Insulin resistance and the heart.
What most provokes the hardening of your arteries is an exceptionally touchy hormone that we tend to abuse: Insulin. After years of a high-carb, sugar-laden diet that calls on the pancreas repeatedly to flood the system with insulin, the body’s cells become insulin resistant. This leaves excess amounts of insulin circulating throughout the bloodstream, leading to high blood pressure, thicker blood (which can gum up the cardiovascular system), and an increase in the enzyme activity that elevates cholesterol. Ultimately, insulin resistance can result in diabetes.
For more information, read the article “Heart Surgeon speaks out on what really causes heart disease” by Dr. Dwight Lundell, M.D. or our newsletters on sugar, fats and transfats.
In men, testosterone protects the cardiovascular system, just as estrogen does for women. In cases of insulin resistance, however, we see men becoming estrogen dominant (developing “breasts”) and women becoming testosterone dominant (growing “beards”), and we know cardiovascular destruction is well under way. These are the folks who fatigue after meals, whose fasting blood sugar is over 100 and who typically show high LDL and triglyceride levels. If this is you, regulating dysglycemia (blood sugar imbalances) is imperative to your heart and overall health.
1. Wainwright G, Mascitelli L, Goldstein MR: Cholesterol lowering therapies and membrane cholesterol. Stable plaque at the expense of unstable membranes? Arch Med Sci 2009; 5: 289–295.
2. Vy Lam, Jidong Su, Stacy Koprowski, Anna Hsu, James S. Tweddell, Parvaneh Rafiee, Garrett J. Gross, Nita H. Salzman, and John E. Baker, Intestinal microbiota determine severity of myocardial infarction in rats FASEB J fj.11-197921; published ahead of print January 12, 2012, doi:10.1096/fj.11-197921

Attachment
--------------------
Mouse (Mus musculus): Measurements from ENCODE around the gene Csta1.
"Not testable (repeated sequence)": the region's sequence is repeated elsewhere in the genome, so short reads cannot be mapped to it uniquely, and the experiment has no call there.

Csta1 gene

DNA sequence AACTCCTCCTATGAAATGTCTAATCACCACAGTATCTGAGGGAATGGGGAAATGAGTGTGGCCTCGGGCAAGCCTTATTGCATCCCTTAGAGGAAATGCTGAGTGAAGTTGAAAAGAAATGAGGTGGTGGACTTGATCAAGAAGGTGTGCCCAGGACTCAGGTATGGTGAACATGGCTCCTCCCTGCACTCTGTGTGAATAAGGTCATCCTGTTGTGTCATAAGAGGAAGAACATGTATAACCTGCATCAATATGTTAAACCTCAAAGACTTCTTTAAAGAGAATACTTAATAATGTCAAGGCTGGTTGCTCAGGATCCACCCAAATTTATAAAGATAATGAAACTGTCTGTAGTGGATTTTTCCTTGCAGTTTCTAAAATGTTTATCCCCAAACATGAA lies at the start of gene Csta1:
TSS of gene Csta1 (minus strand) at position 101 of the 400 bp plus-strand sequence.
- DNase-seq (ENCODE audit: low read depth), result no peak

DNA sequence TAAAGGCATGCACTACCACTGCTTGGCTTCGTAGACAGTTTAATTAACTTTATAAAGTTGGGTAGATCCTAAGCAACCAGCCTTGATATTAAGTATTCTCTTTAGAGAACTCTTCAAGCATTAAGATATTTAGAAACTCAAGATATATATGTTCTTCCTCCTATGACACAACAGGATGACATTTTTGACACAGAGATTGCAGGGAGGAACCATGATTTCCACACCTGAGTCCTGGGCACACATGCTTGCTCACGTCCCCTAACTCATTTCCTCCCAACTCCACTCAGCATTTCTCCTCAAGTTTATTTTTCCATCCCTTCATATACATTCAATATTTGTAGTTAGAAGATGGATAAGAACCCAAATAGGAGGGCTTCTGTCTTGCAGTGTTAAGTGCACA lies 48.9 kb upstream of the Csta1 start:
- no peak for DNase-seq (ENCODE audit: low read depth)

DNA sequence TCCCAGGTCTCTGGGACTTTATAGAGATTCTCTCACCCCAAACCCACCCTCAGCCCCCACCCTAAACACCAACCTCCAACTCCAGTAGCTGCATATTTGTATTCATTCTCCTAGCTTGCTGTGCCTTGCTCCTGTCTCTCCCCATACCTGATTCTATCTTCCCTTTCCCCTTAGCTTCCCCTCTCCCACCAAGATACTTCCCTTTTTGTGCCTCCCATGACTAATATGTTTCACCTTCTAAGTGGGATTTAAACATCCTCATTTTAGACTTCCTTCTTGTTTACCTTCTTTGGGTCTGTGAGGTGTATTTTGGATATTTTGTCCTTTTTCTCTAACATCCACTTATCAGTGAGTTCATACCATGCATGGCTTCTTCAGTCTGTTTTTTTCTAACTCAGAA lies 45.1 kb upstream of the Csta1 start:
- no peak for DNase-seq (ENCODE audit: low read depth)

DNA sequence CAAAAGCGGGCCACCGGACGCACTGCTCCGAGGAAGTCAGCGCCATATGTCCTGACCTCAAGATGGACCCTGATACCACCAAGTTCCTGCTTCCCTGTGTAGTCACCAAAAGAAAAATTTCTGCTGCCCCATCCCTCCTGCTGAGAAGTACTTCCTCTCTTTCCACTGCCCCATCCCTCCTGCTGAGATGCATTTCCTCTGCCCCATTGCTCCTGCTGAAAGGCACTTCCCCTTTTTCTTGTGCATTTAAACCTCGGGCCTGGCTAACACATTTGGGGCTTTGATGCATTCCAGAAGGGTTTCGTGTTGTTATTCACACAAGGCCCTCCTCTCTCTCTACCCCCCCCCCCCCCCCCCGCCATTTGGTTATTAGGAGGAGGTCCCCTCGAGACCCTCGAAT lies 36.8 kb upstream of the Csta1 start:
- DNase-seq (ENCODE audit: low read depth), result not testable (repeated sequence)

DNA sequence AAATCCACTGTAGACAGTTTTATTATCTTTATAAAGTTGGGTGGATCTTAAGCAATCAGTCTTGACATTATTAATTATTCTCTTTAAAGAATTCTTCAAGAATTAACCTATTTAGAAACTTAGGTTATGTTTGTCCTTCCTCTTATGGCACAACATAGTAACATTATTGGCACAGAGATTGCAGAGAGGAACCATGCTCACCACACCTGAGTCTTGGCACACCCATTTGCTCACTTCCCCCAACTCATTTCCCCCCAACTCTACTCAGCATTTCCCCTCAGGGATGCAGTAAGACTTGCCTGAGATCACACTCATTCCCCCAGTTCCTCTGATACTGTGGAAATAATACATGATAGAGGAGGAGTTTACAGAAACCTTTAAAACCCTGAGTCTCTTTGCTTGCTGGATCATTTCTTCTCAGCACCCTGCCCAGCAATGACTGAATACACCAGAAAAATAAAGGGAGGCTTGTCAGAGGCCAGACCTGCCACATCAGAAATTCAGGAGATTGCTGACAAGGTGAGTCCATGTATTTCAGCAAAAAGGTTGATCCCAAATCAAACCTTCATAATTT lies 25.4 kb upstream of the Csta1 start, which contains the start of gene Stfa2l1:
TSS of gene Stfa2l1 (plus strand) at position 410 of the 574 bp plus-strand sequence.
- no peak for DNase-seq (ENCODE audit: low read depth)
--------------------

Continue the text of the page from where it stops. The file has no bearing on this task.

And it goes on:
3. Ross R. Atherosclerosis: an inflammatory disease. N Engl J Med. 1999; 340: 115–126.
4. Yudkin JS, Stehouwer CD, Emeis JJ, et al. C-reactive protein in healthy subjects: associations with obesity, insulin resistance, and endothelial dysfunction: a potential role for cytokines originating from adipose tissue? Arterioscler Thromb Vasc Biol. 1999; 19: 972–978.
JAMIESON HEALTH CENTER
Samuel R. Jamieson, D.C.
Emotional Stress Relief
Total Body Modification
1175 Saratoga Ave, Ste 8
San Jose, CA 95129
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Seminars we’ve taken.
Since I want to make a difference in your lives and that of your children, I’m constantly trying to keep up with the latest developments in healing practices, clinical research and new discoveries in the area of integrative holistic medicine. To that end, I have attended the following seminars and conferences over the last several months:
· The Neuorendocrine-Immunology of Hepatic Detoxification
· Functional neurology – ongoing at the Carrick Institute of Neurology
· Understanding the complexity of gluten sensitivity
· Breaking the complex web of leaky gut
· Neurochemistry of childhood brain developmental disorders
· The neuroendocrine immunology of andropause
· The neuroendocrine immunology of perimenopause
· The aging brain
· The brain-gut axis
· Nutrition Response Testing
· NeuroIntegration therapy– Level 1 and Level 2 training
· Alpha/Theta training with neurofeedback
· Deep States training with neurofeedback – level 2
· Level 2 advanced neurofeedback training
· Alpha-Theta advanced training
· Autoimmune regulation
· Metabolic Biotransformation: an overview of detoxification and weight management
· Restoring Gastrointestinal Health
· Practical Blood Chemistry
· Neurotransmitters and Brain
· The Thyroid-Brain–Immuno Connection
· Restorative Endocrinology: Balancing Female Hormones in Menopausal Women
· Restorative Endocrinology: Balancing Hormones in Cycling Women
· The Impacts of Estrogen on the NeuroEndocrine-Immune Axis
· Restorative Endocrinology: Balancing Male Hormones
· Advanced Nutrition Therapeutics for Addictions and OCD
Some patients have asked about previous newsletters and they can be found on our website at http://www.jamiesonhealthcenter.com/archive.htm